Given an undirected graph $G$. Each vertex has a weight 1.

We define shrinking an edge as merging and replacing 2 adjacent vertices $(A, B)$ with a new vertex $C$ such that all the vertices that were connected to $A$ or $B$ are now connected to $C$. Moreover the weight of the new vertex $C$ is sum of weight of $A$ and $B$.

Question: Determine if for a given graph $G$, we can merge vertices such that in the new Graph:

  1. Each vertex has a weight 2.
  2. The new graph is 2 color-able.

How do we approach this problem?


Your problem is exactly equivalent to the 2-colorable perfect matching problem: On input a graph, color the vertices of the graph with two colors such that each vertex has exactly one neighbor of the same color.

The 2-colorable perfect matching problem was introduced in "The complexity of satisfiability problems" by T. J. Schaefer and is NP-complete.

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  • $\begingroup$ Thank you. If each vertex has a constraint that its degree is $>=2$ is the problem still NP Complete? $\endgroup$ – Student May 28 '17 at 10:01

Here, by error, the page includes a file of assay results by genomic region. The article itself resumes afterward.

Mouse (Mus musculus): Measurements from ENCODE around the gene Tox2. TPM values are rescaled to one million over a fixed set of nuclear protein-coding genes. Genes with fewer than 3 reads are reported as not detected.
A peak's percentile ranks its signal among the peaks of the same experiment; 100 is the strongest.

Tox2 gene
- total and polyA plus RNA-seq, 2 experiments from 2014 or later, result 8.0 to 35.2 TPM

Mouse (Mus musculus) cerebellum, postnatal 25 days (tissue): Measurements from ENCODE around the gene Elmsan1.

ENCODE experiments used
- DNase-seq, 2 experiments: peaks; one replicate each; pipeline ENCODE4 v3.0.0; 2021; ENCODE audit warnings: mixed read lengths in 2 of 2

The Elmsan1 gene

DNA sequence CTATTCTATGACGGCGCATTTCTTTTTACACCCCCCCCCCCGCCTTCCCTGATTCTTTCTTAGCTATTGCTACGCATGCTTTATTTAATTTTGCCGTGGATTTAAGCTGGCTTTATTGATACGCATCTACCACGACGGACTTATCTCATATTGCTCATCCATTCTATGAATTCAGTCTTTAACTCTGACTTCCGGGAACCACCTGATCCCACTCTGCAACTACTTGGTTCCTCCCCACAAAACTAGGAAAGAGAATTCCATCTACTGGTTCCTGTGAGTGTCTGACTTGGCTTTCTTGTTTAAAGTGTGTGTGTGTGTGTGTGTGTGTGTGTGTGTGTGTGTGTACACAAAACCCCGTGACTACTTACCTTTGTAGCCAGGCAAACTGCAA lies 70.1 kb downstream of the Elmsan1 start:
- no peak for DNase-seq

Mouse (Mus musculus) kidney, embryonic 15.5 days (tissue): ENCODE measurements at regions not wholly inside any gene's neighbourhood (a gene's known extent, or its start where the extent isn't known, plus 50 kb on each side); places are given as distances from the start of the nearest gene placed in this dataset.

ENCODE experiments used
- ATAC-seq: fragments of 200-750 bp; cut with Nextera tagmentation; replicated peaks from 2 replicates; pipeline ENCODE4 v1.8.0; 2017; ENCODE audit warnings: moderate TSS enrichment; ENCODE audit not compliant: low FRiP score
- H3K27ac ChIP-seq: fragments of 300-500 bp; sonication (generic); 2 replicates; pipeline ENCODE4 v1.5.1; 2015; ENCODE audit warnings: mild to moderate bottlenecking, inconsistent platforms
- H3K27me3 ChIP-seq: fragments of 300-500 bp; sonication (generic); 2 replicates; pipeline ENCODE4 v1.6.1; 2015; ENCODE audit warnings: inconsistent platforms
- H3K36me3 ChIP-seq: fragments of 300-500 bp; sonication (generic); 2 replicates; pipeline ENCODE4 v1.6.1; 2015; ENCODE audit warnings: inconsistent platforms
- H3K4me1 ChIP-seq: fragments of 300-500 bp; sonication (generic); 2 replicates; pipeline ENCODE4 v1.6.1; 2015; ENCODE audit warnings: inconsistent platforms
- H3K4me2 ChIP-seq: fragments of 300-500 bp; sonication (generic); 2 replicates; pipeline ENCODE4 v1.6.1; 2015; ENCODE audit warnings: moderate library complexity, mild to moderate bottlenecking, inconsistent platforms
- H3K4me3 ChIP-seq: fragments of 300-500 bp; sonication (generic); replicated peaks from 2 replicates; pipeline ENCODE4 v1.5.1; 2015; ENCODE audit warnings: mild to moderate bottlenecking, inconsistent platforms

• $\begingroup$ Sure. If any vertex has degree $0$ then the answer is trivially no, so we don't need to consider that case. If some vertex $v$ has degree $1$ then we can add two vertices $u_1$ and $u_2$ and three edges $(v, u_1)$, $(v, u_2)$, and $(u_1, u_2)$ without changing the answer to the problem. This works because every perfect matching in the resulting graph includes edge $(u_1, u_2)$. Notice that applying this transformation for every degree-$1$ vertex increases the minimum degree to $2$. $\endgroup$ – Mikhail Rudoy May 28 '17 at 11:27

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